Bringing Windows games to Linux

Michael Simms
Michael Simms is the founder of Linux Game Publishing, a company dedicated to porting games to Linux

On the back of the dotcom boom, Michael Simms ploughed £350,000 of his own money into a games company with the intention of bringing some of the most playable Windows titles to Linux.

Almost 10 years later, Linux Game Publishing, which specialises in porting Windows titles, is still going strong, releasing several titles every year. Linux Format magazine caught up with Michael on a recent trip and asked him about where the company will go from here.

Linux Format: What inspired you to start making games Linux-compatible?

Michael Simms: I started using Linux when I was at university, so I've been doing it for a long time. I did a few jobs in the Unix field and got to hear of Loki Software, who had just decided to make Civilisation: Call to Power. I got on to the beta for that, but I found it was hard to buy a copy of it when it came out. So I contacted Loki about becoming a reseller and that's what started Tux Games.

When it became obvious Loki was going under, it was like: 'crap, we're going to have nothing to sell'. So we went to a company we knew weren't able to make a deal with Loki, Creature Labs, and came to an agreement with them. We started off by publishing Creatures 3 and went from there.

LXF: What do you think Loki did wrong?

MS: Loki overestimated the market. It would spend a lot licensing a triple-A title and not generate enough sales, but carry on doing that again and again. A classic example was its Quake 3 special edition where it made 50,000 tin boxes and only sold a few thousand.

LXF: Didn't you do a similar thing with X3?

MS: That was a limited edition of 500 rather than 50,000! We did it slightly differently. Just 500, and we won't be making any more. We'll carry on making the standard edition until whenever, but try to avoid making the same mistakes as Loki.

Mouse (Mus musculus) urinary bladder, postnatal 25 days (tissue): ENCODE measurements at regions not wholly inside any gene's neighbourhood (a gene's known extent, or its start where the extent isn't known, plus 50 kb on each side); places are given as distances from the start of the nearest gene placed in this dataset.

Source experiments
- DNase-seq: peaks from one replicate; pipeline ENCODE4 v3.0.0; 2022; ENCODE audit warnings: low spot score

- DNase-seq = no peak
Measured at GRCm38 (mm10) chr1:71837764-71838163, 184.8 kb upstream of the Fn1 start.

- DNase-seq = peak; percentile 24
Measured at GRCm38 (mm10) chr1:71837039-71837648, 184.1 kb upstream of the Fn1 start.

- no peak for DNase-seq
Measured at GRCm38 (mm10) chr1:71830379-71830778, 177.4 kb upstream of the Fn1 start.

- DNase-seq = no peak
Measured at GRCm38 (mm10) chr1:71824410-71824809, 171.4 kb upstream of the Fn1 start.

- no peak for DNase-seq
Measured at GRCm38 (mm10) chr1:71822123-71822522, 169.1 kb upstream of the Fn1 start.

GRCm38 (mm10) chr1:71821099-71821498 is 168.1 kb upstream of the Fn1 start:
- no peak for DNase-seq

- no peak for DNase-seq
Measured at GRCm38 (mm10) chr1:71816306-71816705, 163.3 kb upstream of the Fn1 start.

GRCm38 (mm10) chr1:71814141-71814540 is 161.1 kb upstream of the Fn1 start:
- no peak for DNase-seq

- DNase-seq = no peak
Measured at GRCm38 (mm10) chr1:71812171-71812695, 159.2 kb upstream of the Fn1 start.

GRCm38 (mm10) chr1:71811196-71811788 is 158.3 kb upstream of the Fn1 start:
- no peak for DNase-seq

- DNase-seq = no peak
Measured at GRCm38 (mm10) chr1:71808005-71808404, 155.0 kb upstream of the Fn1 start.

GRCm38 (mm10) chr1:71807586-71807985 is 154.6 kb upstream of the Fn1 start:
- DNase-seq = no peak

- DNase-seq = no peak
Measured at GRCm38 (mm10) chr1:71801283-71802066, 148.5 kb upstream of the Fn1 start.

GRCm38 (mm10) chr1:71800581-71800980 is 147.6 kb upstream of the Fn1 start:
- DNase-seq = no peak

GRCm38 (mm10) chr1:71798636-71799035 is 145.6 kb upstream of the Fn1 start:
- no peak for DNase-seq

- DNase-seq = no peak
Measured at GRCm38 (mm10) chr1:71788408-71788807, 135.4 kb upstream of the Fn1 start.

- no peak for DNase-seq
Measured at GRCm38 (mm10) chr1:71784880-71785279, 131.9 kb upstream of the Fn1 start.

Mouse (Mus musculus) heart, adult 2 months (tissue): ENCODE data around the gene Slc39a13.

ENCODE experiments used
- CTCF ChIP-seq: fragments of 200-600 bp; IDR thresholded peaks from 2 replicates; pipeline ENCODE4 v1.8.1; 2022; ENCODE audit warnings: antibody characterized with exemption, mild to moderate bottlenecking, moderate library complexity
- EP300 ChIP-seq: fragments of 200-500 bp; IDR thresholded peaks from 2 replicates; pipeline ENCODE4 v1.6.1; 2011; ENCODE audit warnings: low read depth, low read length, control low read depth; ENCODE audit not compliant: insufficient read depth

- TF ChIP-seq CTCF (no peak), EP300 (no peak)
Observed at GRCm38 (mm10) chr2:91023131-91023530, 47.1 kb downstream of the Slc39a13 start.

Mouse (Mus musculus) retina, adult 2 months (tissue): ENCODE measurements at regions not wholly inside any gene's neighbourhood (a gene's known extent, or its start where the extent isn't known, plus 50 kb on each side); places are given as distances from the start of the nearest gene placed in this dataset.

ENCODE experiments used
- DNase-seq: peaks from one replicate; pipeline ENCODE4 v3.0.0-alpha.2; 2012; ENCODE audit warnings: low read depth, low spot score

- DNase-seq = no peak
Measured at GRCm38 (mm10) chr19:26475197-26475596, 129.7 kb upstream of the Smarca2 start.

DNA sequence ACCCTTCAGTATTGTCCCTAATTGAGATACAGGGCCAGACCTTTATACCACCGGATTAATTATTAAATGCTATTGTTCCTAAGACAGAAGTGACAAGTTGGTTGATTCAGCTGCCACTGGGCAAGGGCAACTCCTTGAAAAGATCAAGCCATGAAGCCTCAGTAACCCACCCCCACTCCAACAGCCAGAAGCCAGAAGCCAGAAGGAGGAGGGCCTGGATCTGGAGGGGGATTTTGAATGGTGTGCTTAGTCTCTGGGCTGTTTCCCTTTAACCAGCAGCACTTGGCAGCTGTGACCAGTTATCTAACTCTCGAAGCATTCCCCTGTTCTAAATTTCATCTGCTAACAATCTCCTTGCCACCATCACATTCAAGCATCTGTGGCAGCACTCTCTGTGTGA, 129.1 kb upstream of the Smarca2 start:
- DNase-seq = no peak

LXF: After deciding to port a game to Linux, what's the next step for you at LGP?

MS: Once we've made the agreement, we get hold of the source code and then we just do whatever we need to do for the port. Usually, ports are fairly similar.

LXF: Do you choose games with a similar back-end?

MS: No, we choose games based on playability. I personally pick out a lot of the games because they're what I like! But we've also got a few other people that we trust to give a balanced view of things.

LXF: Is there a massive difference between taking on something like X3 and a 2D puzzle game?

MS: We aim to do fifty-fifty top-end games to entry-level games so that we can pay equal attention to companies behind titles like Jets'n'Guns. We concentrate on both to make sure that we're still seen to port big games, but we do small games so that smaller companies also have a route into the Linux market.

LXF: How long does a game like Jets take to port?

MS: Well, with Jets, we didn't actually do most of the port. Rake In Games did it instead, we just added some polish and work at the end …

To do a port of something like Jets would take one developer a couple of months. Maybe a bit less. X3 – that's more a team of four developers for five to six months.